Forgotten Soviet Submarine Graveyard on the Kola Peninsula

(All images (unless stated) by, reproduced with permission)

High on the foreboding Kola Peninsula in northwest Russia, within the Arctic Circle, lies an incredible Soviet submarine graveyard near the Russian naval base of Olenya Bay. Attached to the closed town of Gadzhiyevo in Murmansk Oblast, the base represents one of the most bleak naval facilities on the planet, home to abandoned Cold War-era hardware that clings to life – just – in the 21st century.





The rusting submarine hulks reportedly date back to the 1970s. During that time, shipyards struggling to keep up with large military orders didn’t have the resources to decommission and dismantle older vessels. As a result, some were sunk as targets, while others were towed to nearby Nezametnaya Cove and seemingly forgotten.




Resting semi-submerged in icy water beneath the ruins of several abandoned buildings, the rusting submarines are stark reminders of the vast, brutish Soviet military machine. Their location within the boundaries of a restricted zone accessible only to those with security clearance makes the wrecks little more than contaminated monuments to the collapsed Soviet Union.

(Image: Geocentre Consulting, via Google Earth)

While several abandoned submarines were reportedly scrapped during the 1990s, a 2007 Google Earth image revealed at least seven remaining hulks. Nearby, a rusting crane used to scrap the vessels stands near an abandoned chemical storage warehouse. Amid serious environmental concerns, it’s unclear how long the wrecks will survive the axe – assuming they haven’t yet been scrapped.

Keep reading – explore the incredible Japanese ship graveyard at Truk Lagoon, or visit the mysterious midget submarines of Aberlady Bay.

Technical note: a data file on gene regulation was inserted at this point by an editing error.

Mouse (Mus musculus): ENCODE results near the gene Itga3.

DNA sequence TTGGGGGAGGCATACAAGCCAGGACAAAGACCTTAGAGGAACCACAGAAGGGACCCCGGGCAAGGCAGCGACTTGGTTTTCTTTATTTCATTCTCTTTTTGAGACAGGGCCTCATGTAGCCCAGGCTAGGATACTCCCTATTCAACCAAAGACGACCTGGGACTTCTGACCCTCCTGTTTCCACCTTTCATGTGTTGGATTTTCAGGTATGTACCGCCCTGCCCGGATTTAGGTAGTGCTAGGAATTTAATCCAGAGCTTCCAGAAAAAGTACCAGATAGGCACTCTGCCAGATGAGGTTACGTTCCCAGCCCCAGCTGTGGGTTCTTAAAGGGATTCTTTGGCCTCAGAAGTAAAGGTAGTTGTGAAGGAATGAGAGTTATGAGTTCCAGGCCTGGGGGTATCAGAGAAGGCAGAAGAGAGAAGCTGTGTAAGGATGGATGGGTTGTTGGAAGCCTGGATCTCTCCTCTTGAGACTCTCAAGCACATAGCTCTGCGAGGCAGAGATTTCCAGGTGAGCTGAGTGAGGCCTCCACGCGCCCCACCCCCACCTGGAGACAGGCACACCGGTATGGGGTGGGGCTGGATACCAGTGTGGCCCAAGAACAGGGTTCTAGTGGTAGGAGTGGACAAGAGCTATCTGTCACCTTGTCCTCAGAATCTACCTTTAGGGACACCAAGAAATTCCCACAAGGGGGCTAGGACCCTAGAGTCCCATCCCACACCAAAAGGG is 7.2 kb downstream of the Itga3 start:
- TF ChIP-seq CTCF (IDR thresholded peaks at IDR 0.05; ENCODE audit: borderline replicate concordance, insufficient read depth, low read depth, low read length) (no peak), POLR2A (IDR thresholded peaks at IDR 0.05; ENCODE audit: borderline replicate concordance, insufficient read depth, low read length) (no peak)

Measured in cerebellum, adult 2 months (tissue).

• Samus

    I looked all over Russia after I saw this post. I found countless abandoned shipyards all over the place! It’s absolutely sick.

  • Just because there are rusting hulks lying around these shipyards doesn’t mean they have reactor fuel still in the reactors, torpedoes in their tubes or missiles onboard. In case you forget – we have 2 nuclear powered submarines of our own laying on the bottom of the ocean The USS Thresher which was lost in 1963 and the USS Scorpion which went down in 1968. Both went below crush depth and crushed with fueled reactors and torpedoes onboard. Theoretically, they could also contain nuclear weapons in addition to their conventional torpedoes. There have been Soviet nuclear powered and nuclear armed submarines go down that were not recovered. I doubt these rusty submarine hulks pose any nuclear hazards.

  • Duncan Fisher

    Actually, they do pose a nuclear hazard. Norway sent a team down to Russia to take a look at these wrecks out of fear that they may still contain some radioactive waste. The census was that they did in fact pose a grave risk.

    Exactly how much and what kind of risk eludes me. But I’m sure if you hit up Google you’ll find the answer.

  • Duncan Fisher

    Yep! Russia has tons, and I mean TONS of “scrap metal” sitting around. From tanks to APC’s, to planes and ships, submarines and abandoned military complexes, they’ve got it all. Would be fun to spend a month going through Russia checking these things out. 🙂

  • wawa7

    I t will 70 years before the radioactive material will
    be depleted.

  • M vD

    No actually. There is nothing sick about it. Just some of mans creations made from the earth, becoming part of the earth again. Go hug a tree.

  • M vD

    Norway has a history of over-blowing anything of enviromental concern. Im sure glad that the world progresses without listening to ppl like you.

  • M vD

    You know very little about radioactivity apparently. Are you aware how much more radioactivity you are exposed to if you share a bed with someone. Or take a flight ?

  • NottheusualUno

    Are you over yourself yet ???

  • Jamie Wallace

    I was wondering the same thing.
    Maybe he’s away finishing his homework before bed time…..


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